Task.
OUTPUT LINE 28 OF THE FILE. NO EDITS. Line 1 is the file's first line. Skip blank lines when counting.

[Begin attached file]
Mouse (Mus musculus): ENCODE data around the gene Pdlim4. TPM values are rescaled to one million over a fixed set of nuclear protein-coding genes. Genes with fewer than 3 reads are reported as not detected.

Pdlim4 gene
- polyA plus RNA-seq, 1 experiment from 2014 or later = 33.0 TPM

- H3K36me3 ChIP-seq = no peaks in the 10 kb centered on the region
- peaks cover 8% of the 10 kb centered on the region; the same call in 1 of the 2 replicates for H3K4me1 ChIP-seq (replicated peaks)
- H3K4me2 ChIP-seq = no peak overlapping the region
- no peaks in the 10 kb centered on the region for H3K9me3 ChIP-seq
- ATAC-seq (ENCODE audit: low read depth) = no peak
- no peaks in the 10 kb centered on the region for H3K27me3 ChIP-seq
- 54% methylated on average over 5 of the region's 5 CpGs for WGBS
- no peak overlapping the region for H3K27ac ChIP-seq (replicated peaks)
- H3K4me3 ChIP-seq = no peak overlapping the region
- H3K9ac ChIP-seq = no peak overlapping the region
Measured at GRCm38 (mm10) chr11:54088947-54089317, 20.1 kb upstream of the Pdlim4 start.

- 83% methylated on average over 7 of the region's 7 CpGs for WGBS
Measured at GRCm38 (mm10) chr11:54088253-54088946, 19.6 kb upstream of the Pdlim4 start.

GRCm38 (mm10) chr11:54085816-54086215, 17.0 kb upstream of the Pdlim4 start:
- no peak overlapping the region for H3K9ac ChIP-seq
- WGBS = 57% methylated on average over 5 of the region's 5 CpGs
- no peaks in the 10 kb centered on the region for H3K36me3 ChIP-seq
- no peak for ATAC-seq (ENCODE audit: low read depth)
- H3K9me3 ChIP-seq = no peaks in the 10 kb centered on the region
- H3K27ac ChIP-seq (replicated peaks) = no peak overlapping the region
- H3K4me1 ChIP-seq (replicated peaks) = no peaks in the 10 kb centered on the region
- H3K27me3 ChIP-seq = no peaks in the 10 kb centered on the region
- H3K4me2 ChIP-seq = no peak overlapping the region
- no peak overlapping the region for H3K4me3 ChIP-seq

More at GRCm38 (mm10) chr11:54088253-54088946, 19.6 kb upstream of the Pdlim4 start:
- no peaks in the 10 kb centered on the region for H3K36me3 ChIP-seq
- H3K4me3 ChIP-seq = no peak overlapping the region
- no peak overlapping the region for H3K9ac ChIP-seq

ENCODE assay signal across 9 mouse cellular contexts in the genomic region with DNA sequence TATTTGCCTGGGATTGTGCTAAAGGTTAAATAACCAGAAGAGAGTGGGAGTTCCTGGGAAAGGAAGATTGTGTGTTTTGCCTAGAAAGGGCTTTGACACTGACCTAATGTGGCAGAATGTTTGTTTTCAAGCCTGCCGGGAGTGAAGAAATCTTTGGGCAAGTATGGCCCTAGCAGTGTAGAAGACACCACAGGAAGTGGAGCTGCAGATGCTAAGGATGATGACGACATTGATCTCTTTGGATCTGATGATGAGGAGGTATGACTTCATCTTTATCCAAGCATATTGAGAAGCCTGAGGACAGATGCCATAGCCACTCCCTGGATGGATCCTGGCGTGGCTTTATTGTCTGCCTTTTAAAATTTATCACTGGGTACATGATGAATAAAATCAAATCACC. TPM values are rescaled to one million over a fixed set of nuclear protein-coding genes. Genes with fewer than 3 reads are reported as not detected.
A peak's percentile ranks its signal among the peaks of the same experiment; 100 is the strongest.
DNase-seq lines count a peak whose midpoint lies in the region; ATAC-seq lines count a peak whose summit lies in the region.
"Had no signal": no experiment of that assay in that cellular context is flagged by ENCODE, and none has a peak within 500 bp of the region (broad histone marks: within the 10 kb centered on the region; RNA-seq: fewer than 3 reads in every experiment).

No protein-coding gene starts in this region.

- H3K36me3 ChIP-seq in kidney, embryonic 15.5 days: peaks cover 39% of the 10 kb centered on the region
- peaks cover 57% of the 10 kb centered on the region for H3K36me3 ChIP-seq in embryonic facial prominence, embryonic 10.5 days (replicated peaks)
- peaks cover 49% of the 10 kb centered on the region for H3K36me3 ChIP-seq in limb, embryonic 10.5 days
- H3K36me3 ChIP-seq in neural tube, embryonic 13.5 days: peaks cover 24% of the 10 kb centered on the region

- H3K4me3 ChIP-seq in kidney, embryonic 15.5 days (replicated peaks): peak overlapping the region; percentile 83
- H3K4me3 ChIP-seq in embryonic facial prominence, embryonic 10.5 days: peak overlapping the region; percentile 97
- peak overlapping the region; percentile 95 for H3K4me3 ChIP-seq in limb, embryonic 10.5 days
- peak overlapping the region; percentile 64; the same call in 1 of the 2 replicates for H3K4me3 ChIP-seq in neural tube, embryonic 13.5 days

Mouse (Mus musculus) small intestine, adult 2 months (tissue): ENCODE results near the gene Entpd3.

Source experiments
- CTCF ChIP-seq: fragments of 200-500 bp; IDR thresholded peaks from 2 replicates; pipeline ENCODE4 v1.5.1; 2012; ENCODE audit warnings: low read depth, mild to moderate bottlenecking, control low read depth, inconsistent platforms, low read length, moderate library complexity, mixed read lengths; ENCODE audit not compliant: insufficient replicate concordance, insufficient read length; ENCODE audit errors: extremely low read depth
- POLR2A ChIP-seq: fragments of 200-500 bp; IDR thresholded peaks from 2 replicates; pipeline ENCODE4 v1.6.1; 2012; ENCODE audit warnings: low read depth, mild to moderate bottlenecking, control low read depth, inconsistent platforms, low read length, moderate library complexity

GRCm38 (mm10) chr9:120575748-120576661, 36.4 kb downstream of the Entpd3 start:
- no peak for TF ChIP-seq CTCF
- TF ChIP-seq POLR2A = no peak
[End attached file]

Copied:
More at GRCm38 (mm10) chr11:54088253-54088946, 19.6 kb upstream of the Pdlim4 start: